Full length article| Volume 266, P114-118, November 2021

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Womens experience of Manual Vacuum Aspiration: An Irish perspective

Published:September 13, 2021DOI:



      Manual Vacuum Aspiration (MVA) is a well-established management option for early pregnancy loss or early termination of pregnancy. MVA is performed as out-patient surgical procedure using local anaesthetic whereby aspiration of uterine contents is achieved through use of a hand-held negative pressure syringe. Ireland’s first MVA service was established at the Rotunda Hospital Dublin in April 2020,. The purpose of this study was to gather feedback from women who had undergone MVA in the unit.

      Study design

      Prospective mixed methods study of women attending for uterine aspiration under local anaesthetic from July to October 2020 in the unit. Consenting women were contacted one week following MVA via telephone. The survey conducted consisted of structured closed questions along with open-ended questions, to assess womens satisfaction in relation to all aspects of the MVA service.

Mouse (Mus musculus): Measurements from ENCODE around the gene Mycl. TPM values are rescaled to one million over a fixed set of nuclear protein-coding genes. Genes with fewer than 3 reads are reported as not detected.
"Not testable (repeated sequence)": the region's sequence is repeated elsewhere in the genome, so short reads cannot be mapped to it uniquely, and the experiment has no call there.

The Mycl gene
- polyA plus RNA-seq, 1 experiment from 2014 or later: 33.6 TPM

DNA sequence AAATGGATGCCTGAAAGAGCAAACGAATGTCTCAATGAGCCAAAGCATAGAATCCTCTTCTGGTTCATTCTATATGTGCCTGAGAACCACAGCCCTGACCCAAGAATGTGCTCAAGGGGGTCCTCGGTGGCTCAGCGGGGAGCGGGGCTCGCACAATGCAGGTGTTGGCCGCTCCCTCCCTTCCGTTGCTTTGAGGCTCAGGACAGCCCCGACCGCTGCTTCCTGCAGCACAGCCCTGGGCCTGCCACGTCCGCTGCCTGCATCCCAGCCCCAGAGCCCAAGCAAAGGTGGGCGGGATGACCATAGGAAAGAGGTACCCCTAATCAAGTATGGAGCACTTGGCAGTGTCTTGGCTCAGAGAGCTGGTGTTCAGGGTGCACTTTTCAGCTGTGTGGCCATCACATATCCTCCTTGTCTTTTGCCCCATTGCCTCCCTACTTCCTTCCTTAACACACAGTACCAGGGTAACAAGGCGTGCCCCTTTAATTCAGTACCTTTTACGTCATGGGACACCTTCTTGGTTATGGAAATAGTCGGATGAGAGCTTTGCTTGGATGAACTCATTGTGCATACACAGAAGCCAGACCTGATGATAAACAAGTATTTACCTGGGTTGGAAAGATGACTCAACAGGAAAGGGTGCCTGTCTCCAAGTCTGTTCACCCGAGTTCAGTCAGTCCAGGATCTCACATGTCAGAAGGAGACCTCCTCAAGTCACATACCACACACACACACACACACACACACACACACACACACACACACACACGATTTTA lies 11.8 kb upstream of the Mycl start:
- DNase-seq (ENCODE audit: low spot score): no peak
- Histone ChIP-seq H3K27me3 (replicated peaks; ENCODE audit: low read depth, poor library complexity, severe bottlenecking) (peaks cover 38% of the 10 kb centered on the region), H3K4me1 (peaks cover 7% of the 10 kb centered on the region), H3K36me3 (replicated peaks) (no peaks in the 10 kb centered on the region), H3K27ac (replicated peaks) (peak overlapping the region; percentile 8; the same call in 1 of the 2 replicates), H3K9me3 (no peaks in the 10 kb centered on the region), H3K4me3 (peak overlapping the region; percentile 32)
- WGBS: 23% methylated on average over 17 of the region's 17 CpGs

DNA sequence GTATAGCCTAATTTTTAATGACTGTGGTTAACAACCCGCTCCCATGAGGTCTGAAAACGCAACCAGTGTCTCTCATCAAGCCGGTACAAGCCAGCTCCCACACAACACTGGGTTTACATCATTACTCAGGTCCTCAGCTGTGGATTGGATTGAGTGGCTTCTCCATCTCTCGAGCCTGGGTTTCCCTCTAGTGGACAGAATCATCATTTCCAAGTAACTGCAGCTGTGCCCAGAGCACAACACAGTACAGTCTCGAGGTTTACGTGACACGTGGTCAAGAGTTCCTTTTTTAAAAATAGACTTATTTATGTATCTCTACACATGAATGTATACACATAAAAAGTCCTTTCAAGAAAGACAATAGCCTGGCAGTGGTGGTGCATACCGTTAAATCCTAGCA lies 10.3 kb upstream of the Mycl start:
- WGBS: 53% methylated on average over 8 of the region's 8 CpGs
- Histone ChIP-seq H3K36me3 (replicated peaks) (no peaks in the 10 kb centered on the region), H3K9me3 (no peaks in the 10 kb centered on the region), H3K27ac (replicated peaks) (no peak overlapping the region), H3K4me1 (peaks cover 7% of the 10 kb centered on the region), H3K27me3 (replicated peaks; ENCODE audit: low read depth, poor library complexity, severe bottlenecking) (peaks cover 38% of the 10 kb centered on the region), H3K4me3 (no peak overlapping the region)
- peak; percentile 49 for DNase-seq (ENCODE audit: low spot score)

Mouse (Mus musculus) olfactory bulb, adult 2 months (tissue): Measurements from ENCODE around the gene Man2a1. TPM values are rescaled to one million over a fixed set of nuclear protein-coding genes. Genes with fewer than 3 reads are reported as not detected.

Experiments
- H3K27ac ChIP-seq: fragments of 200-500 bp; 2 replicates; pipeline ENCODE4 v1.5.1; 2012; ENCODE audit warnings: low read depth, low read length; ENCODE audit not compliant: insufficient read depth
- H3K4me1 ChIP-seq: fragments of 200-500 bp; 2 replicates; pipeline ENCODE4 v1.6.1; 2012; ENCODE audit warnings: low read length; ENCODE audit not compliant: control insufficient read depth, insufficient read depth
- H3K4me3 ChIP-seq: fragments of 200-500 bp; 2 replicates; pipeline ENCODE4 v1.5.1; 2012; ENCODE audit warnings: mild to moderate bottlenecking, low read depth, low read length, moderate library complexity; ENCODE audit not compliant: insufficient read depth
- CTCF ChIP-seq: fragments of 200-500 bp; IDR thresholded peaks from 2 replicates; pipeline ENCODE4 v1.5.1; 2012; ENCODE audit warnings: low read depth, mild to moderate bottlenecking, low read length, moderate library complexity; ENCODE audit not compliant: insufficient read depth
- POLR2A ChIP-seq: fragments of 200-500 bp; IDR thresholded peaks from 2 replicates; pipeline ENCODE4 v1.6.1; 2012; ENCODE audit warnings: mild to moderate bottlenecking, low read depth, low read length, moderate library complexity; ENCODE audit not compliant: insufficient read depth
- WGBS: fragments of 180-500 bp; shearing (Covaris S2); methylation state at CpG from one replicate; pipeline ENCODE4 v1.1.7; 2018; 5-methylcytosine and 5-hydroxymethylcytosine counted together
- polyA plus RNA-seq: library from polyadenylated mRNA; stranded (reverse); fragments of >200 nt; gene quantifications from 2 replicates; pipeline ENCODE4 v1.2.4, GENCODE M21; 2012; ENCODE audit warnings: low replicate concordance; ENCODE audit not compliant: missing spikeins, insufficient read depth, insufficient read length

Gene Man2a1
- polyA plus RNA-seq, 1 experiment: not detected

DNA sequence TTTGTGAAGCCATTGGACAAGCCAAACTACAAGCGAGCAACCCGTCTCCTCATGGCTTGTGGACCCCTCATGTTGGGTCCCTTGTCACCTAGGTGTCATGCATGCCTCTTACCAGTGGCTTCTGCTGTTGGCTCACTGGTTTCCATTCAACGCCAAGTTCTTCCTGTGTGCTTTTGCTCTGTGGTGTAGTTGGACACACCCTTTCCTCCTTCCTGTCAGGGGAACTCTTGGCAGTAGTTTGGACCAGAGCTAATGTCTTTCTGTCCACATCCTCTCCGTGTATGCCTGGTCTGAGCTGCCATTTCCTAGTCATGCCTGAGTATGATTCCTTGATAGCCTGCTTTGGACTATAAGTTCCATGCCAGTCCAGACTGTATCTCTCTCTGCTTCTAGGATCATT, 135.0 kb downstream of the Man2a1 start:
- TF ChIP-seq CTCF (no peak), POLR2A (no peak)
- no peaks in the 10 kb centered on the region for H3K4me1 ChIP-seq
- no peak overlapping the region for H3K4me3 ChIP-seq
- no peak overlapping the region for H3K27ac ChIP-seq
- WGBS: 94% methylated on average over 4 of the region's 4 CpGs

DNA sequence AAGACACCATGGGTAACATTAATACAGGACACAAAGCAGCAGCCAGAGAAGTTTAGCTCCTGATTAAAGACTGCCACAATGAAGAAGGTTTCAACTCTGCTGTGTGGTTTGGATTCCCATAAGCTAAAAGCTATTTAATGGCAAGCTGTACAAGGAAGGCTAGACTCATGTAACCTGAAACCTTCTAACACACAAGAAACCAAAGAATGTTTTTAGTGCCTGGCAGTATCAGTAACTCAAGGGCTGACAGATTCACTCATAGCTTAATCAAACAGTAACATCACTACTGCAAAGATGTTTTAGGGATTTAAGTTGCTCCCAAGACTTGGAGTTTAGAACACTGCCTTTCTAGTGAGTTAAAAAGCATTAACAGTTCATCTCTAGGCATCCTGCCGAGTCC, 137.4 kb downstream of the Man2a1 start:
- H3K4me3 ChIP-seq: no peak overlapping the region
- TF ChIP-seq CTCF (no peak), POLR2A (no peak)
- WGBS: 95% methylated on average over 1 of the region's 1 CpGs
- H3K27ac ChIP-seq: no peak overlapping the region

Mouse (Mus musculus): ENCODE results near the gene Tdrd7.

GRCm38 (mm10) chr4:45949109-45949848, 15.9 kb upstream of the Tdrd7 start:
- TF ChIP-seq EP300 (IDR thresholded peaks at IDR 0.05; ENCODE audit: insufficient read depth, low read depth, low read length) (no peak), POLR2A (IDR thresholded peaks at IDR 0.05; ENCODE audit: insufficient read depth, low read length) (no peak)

Nineteen women took part in the study, a response rate of 86.4%. Participants reported feeling well informed prior to attending for MVA. Prior to the procedure, pain expectation scores were high but actual reported pain scores were much lower. Although some participants did find MVA uncomfortable, the fact the procedure was very quick and the side effects so minimal generally negated this. The location and set up of the clinic scored highly among participants as did the staff of the clinic. Overall satisfaction with the MVA service was high with 84.2% of participants reporting they would opt again for MVA in the future.


      Women living in Ireland are interested and agreeable with having Manual Vacuum Aspiration as an available option for management of early pregnancy complications. Consideration should be given to expansion of MVA services nationally.


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